The Discipline Of Preparation – 5 Ways To Prepare For The Outcomes We Desire
The expectations of life depend upon diligence; the mechanic that would perfect his work must first sharpen his tools.
As long as I can remember, I have always taken great pride in keeping a nice lawn. I may have been influenced by my Grandpa Miller who always kept his lawn green and well manicured when I was younger. My obsession with a nice lawn may also have been shaped by my experience as a teenager cutting people’s lawns throughout the area.
When we moved into our brand new house over nine years ago, I was committed to making sure m lawn was well maintained. Once our grass started coming in, I fertilized it. I aerated it. I watered it. And I did my best to make sure it was cut just right with straight lines or near perfect geometric shapes.
One summer, I decided to let it go, and I was left with a burned out, weed infested mess. My grass was gone, and there were ugly weeds everywhere.
This year, we have experienced an unusual spring drought. My grass started turning brown before Memorial Day this year, and I knew it could only get worse without significant rain.
Over the past week, the rain arrived and lasted for a few days giving my lawn the drink it needed. And my grass started growing again. Tuesday night, I decided to cut the grass after work and dinner. I opened the shed and backed my John Deere lawn tractor out of the shed. I turned the blades on, and I began to move forward across my lawn.
It didn’t take long to see there was something wrong. The blades on my mower were turning, but they were struggling to leave a nice clean cut. In fact, there were many parts of the lawn that looked like a bad haircut. I had to overlap my driving pattern and cut the lawn multiple times to get it looking even. I didn’t have time to stop and sharpen the blades the other night as the rest of my week was very busy, but I ended up spending a lot more time cutting the grass because of the dull blades.
This weekend, I’ll be climbing under my tractor to remove the blades so I can sharpen them for the next mowing.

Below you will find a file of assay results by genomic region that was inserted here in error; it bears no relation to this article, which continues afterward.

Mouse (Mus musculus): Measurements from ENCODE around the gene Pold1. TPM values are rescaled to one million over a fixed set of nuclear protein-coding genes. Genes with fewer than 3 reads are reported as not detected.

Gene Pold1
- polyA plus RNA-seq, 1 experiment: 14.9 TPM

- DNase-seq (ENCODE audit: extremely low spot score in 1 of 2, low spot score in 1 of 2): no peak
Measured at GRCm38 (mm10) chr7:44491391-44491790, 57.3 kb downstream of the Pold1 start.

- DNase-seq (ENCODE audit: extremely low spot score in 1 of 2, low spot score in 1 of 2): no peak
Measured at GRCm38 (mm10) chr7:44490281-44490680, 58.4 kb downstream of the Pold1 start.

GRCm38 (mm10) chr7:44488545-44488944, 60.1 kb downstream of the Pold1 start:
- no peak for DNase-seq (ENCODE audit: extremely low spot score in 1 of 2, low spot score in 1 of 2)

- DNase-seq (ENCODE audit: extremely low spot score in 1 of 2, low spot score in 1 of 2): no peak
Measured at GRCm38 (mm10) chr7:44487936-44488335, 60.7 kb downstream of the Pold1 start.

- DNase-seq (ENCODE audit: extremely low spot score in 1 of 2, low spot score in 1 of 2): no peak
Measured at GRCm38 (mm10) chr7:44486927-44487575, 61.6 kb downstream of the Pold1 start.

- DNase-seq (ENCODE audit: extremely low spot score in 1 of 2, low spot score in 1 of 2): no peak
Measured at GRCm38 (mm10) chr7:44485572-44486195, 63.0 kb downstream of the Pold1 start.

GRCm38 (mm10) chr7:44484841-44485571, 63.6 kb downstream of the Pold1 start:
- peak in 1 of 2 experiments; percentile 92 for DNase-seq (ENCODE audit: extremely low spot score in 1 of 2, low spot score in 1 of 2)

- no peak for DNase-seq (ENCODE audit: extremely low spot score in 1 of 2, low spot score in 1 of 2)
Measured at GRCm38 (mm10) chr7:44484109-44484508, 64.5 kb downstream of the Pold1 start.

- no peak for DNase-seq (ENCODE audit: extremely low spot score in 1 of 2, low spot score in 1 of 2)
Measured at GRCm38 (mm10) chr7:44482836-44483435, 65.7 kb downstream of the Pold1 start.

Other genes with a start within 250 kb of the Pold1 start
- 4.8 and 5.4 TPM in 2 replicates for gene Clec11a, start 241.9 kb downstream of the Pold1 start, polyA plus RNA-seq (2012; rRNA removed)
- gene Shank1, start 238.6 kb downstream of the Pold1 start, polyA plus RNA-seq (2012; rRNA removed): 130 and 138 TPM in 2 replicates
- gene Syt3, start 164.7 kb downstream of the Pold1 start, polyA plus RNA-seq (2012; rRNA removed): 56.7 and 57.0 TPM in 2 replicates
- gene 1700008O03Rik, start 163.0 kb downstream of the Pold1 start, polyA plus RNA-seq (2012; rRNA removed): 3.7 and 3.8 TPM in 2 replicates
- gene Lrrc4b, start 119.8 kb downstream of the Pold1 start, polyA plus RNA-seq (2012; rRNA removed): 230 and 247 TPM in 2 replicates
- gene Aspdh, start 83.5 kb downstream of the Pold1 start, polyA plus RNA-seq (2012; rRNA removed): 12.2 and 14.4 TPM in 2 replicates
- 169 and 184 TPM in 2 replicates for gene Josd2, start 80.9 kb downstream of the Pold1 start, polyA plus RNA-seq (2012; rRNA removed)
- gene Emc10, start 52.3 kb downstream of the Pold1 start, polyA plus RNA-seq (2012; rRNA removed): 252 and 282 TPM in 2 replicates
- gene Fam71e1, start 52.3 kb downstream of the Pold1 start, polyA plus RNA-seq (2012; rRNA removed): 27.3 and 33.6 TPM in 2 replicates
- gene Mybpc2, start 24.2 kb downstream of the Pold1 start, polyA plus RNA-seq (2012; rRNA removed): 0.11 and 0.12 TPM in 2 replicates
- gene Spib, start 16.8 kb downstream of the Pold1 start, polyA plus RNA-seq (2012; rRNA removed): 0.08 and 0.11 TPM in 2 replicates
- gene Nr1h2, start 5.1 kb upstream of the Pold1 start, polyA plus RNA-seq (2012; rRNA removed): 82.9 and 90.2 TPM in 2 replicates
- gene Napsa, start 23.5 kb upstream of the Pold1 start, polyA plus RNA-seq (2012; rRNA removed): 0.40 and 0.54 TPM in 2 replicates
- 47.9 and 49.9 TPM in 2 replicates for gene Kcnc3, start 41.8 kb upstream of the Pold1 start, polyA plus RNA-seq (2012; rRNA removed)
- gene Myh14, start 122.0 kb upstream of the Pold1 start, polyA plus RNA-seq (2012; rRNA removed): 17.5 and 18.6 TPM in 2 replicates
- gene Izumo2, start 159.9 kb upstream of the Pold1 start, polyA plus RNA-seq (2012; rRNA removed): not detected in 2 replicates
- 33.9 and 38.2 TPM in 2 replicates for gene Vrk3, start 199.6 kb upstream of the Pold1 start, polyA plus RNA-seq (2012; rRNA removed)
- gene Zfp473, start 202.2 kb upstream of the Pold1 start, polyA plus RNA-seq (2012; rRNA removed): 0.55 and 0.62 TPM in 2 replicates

The whole experience reminded me of the importance of proper preparation. The discipline of preparation can be a real challenge for many of us. We lack the patience to wait long enough to make sure we are ready to tackle a project or task. And then, we’re left disappointed my an outcome that doesn’t measure up to our expectations.
If we want to avoid this disappointment, it’s time we practice the discipline of preparation. Here are # ways to prepare so we can experience the outcome of our desires:
5 Ways To Prepare For The Outcomes We Desire
- Read the instructions. I’m a pretty handy guy. As a mechanical engineer, I sometimes think I can get away with doing something without reading the directions. I’ve learned though that the directions help you prepare. When you bake a cake, you don’t through random ingredients into a pan and hope it turns into a cake. You read the instructions to make sure you have the proper tools and ingredients to be successful.
- Request help. I like to do things all by myself. The reality is there are many people who have done things in life already that I’m pursuing now. Asking for help is important to the preparation process. My wife’s dad was the first one to show me how to remove my tractor mower blades. He knew how to do it, because he had done it before on his own tractor.
- Rehearse the project in your head or on paper before you start. Before you set out on a journey, you want to make sure you have the right equipment. You go over your gear again and again to make sure you don’t miss a key item. My son is getting ready to go to Philmont Scout Reservation for two weeks of hiking and camping in New Mexico. He has been practicing and preparing for this trip for months. While this trip will be a challenge, I’m confident he will be successful, because he has put in adequate preparation.
- Reserve the time required to prepare appropriately. When I decided to cut my grass on Tuesday night, I should have given myself more time to check the sharpness of the blades. Because I was in a hurry, I cut my grass with dull blades. Build time in your schedule for preparation.
- Remember your past failures caused by poor preparation. Sometimes the best preparation tool is the memory of our past failures. Don’t let your past go to waste. Learn, grow, and move forward having made the necessary corrections.
I like this quote by Abraham Lincoln who gives valuable insight into the discipline of preparation:
Give me six hours to chop down a tree and I will spend the first four sharpening the axe.
One word of caution: Don’t fall into the trap of over-analysis. Over-analysis leads to paralysis which leads to lack of action and ineffective action. Once you’ve taken the necessary steps to prepare move forward with confidence knowing you’ve put yourself in a position to succeed.